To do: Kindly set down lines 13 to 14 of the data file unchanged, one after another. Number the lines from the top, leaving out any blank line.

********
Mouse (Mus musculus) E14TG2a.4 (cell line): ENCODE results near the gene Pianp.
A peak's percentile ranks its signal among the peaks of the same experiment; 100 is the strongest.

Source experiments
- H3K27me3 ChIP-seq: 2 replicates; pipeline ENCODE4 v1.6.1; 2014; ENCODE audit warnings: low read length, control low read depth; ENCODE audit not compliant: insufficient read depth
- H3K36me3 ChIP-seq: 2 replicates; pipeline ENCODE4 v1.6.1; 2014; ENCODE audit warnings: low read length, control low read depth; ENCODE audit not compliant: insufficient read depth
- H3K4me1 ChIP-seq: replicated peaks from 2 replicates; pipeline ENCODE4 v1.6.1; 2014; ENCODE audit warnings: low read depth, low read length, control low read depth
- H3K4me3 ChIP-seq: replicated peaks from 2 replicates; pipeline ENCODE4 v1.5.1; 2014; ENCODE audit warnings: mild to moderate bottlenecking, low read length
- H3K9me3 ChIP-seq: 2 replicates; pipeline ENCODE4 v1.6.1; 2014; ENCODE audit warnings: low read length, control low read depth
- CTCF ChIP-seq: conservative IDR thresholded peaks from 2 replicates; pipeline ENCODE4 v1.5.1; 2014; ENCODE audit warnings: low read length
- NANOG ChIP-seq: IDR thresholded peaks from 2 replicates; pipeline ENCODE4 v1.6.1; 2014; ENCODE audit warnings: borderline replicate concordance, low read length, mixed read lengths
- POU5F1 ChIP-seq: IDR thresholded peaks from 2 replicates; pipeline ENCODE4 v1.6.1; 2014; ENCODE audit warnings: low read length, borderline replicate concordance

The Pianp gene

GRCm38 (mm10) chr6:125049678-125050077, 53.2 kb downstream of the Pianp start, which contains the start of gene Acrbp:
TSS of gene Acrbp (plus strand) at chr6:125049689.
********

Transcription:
GRCm38 (mm10) chr6:125049678-125050077, 53.2 kb downstream of the Pianp start, which contains the start of gene Acrbp:
TSS of gene Acrbp (plus strand) at chr6:125049689.